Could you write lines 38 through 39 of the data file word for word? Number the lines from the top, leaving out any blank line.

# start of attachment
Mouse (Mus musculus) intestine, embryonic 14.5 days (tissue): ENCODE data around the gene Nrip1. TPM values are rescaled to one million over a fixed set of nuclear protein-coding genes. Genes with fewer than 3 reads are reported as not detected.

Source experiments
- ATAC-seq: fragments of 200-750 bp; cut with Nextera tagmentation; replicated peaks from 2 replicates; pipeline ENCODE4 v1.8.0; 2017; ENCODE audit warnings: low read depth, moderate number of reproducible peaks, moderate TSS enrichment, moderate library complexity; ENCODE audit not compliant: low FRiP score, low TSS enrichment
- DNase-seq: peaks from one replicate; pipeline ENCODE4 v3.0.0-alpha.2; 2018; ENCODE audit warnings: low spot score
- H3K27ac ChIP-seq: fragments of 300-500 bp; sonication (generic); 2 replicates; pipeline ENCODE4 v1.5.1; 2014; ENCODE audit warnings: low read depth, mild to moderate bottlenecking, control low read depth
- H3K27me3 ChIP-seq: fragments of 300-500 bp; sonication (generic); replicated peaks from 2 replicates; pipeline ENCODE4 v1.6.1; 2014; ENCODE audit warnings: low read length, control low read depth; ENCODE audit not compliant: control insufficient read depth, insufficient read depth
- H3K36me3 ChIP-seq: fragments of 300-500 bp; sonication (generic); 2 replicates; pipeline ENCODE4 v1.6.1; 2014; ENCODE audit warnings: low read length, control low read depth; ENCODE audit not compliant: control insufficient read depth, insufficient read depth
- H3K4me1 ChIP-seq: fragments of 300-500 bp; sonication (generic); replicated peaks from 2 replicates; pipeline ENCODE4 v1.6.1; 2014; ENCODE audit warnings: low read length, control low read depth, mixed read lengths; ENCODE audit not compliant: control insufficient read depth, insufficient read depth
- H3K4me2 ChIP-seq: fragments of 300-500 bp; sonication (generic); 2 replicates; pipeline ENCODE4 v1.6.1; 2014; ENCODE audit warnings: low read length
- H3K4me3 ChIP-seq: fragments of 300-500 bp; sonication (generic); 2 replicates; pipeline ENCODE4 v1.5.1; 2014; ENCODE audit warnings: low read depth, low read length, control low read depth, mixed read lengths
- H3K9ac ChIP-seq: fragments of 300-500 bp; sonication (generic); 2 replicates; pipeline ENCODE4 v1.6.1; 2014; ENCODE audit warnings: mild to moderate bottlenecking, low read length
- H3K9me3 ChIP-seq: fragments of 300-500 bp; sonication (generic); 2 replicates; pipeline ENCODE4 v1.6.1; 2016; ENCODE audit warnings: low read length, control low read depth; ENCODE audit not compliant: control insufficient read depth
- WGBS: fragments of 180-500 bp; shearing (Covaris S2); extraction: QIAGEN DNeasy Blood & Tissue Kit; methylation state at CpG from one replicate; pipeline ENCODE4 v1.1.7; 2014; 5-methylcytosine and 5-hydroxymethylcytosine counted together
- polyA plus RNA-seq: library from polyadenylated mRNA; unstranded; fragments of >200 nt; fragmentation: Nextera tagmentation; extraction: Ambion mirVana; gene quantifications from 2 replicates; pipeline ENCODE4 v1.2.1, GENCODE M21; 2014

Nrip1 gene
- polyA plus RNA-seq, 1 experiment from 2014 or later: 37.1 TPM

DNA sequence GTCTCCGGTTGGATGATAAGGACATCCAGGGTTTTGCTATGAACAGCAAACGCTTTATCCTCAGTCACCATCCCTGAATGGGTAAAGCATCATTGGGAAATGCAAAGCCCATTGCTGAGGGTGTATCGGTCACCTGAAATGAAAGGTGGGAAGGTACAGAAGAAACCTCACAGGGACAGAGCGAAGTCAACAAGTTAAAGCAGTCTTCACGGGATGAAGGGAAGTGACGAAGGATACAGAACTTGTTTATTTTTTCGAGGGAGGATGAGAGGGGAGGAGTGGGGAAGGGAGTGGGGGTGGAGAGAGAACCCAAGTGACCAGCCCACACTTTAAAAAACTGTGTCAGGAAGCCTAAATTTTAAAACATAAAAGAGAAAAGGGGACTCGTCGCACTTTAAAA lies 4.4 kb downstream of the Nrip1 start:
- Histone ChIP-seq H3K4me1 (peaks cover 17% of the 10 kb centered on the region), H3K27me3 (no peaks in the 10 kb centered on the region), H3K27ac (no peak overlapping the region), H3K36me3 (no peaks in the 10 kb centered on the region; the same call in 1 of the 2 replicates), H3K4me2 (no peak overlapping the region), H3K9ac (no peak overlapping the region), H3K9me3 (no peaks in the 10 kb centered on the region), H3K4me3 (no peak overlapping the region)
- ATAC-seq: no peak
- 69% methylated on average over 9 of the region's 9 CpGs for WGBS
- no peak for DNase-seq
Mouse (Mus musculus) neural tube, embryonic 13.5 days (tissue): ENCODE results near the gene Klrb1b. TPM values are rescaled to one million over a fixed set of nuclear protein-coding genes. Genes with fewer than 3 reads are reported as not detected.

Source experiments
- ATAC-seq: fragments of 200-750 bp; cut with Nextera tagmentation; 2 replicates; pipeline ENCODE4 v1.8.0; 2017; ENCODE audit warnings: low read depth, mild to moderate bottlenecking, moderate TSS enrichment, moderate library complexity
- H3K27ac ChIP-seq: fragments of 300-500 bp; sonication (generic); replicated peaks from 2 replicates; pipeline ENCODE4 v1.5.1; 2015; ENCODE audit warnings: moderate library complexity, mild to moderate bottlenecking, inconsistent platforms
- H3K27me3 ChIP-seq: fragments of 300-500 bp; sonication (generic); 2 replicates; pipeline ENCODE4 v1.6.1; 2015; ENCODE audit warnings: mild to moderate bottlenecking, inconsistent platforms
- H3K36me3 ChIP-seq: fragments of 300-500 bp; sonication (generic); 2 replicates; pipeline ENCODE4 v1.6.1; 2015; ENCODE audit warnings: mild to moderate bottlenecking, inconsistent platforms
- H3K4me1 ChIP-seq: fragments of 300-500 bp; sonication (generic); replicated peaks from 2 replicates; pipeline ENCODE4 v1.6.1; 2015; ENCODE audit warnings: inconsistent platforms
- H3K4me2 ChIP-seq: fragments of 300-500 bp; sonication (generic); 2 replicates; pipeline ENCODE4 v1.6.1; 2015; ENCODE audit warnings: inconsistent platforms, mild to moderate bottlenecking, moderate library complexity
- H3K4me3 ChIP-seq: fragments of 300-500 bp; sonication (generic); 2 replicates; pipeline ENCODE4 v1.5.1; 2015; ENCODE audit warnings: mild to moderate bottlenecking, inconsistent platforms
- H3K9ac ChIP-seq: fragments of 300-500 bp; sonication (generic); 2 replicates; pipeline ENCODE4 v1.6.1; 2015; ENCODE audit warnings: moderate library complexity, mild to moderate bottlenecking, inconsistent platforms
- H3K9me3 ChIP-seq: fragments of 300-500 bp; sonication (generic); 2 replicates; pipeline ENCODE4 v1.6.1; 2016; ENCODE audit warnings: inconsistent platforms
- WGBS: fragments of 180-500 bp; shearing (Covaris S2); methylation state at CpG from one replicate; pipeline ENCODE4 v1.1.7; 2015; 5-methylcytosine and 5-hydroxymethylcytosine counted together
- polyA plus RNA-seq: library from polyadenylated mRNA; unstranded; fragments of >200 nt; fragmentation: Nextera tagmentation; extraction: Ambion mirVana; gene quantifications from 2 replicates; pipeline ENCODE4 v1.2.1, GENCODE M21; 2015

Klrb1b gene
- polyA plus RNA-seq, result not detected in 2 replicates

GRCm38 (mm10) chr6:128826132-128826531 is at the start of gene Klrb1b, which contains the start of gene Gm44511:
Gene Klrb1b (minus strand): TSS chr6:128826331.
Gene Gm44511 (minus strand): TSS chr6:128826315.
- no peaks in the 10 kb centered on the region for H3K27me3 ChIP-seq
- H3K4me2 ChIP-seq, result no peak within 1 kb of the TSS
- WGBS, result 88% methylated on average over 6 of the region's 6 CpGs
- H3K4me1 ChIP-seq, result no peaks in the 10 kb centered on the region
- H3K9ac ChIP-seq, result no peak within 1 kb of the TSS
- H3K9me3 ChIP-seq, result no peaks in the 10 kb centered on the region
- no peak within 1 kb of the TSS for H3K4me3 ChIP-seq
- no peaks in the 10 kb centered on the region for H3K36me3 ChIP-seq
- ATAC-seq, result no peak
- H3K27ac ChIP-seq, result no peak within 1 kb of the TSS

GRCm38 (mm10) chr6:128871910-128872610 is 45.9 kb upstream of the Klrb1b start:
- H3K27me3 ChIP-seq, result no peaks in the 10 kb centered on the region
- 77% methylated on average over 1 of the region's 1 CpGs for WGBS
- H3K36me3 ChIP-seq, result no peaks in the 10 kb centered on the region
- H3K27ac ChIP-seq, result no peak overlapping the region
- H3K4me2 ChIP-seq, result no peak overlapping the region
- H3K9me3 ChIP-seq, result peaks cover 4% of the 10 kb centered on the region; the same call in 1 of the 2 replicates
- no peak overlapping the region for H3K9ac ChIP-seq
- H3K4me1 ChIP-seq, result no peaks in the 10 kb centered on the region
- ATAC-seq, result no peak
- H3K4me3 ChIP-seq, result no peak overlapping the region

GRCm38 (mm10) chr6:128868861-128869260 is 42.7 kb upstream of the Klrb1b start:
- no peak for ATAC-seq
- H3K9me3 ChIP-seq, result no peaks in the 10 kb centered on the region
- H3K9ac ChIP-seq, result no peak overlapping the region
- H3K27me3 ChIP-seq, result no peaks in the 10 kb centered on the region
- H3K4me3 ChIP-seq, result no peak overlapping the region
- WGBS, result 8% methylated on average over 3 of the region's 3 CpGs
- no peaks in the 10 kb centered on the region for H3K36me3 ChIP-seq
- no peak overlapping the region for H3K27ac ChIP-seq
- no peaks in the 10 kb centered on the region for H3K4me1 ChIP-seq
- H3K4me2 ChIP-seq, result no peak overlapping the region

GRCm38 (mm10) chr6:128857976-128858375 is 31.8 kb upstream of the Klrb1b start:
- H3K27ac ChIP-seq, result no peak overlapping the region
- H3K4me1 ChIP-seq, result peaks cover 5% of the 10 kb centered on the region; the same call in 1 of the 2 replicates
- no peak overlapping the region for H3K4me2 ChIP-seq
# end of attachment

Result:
Gene Klrb1b (minus strand): TSS chr6:128826331.
Gene Gm44511 (minus strand): TSS chr6:128826315.